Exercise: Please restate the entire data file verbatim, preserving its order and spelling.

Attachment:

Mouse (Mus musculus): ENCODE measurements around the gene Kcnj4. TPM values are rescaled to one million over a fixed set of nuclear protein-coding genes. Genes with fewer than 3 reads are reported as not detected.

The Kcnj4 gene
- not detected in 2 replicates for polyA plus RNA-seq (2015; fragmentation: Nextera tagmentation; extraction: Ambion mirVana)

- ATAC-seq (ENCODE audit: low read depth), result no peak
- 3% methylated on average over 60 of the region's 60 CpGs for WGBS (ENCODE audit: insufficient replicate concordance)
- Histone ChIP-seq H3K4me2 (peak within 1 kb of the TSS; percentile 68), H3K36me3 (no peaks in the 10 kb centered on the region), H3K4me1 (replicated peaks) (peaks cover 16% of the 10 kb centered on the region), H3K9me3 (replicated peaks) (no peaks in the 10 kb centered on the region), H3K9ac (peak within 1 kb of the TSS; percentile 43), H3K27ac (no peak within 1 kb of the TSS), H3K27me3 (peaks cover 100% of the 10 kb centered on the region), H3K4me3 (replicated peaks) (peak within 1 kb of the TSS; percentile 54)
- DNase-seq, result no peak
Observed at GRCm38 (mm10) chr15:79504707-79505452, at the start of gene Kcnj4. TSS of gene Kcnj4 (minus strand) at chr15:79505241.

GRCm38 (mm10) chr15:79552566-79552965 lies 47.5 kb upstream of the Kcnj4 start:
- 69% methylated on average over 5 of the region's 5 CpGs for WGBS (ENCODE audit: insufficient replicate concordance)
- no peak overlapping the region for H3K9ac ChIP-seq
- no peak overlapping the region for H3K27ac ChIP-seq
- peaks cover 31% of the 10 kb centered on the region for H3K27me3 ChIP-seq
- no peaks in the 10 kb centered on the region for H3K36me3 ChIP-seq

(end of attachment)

Mouse (Mus musculus): ENCODE measurements around the gene Kcnj4. TPM values are rescaled to one million over a fixed set of nuclear protein-coding genes. Genes with fewer than 3 reads are reported as not detected.

The Kcnj4 gene
- not detected in 2 replicates for polyA plus RNA-seq (2015; fragmentation: Nextera tagmentation; extraction: Ambion mirVana)

- ATAC-seq (ENCODE audit: low read depth), result no peak
- 3% methylated on average over 60 of the region's 60 CpGs for WGBS (ENCODE audit: insufficient replicate concordance)
- Histone ChIP-seq H3K4me2 (peak within 1 kb of the TSS; percentile 68), H3K36me3 (no peaks in the 10 kb centered on the region), H3K4me1 (replicated peaks) (peaks cover 16% of the 10 kb centered on the region), H3K9me3 (replicated peaks) (no peaks in the 10 kb centered on the region), H3K9ac (peak within 1 kb of the TSS; percentile 43), H3K27ac (no peak within 1 kb of the TSS), H3K27me3 (peaks cover 100% of the 10 kb centered on the region), H3K4me3 (replicated peaks) (peak within 1 kb of the TSS; percentile 54)
- DNase-seq, result no peak
Observed at GRCm38 (mm10) chr15:79504707-79505452, at the start of gene Kcnj4. TSS of gene Kcnj4 (minus strand) at chr15:79505241.

GRCm38 (mm10) chr15:79552566-79552965 lies 47.5 kb upstream of the Kcnj4 start:
- 69% methylated on average over 5 of the region's 5 CpGs for WGBS (ENCODE audit: insufficient replicate concordance)
- no peak overlapping the region for H3K9ac ChIP-seq
- no peak overlapping the region for H3K27ac ChIP-seq
- peaks cover 31% of the 10 kb centered on the region for H3K27me3 ChIP-seq
- no peaks in the 10 kb centered on the region for H3K36me3 ChIP-seq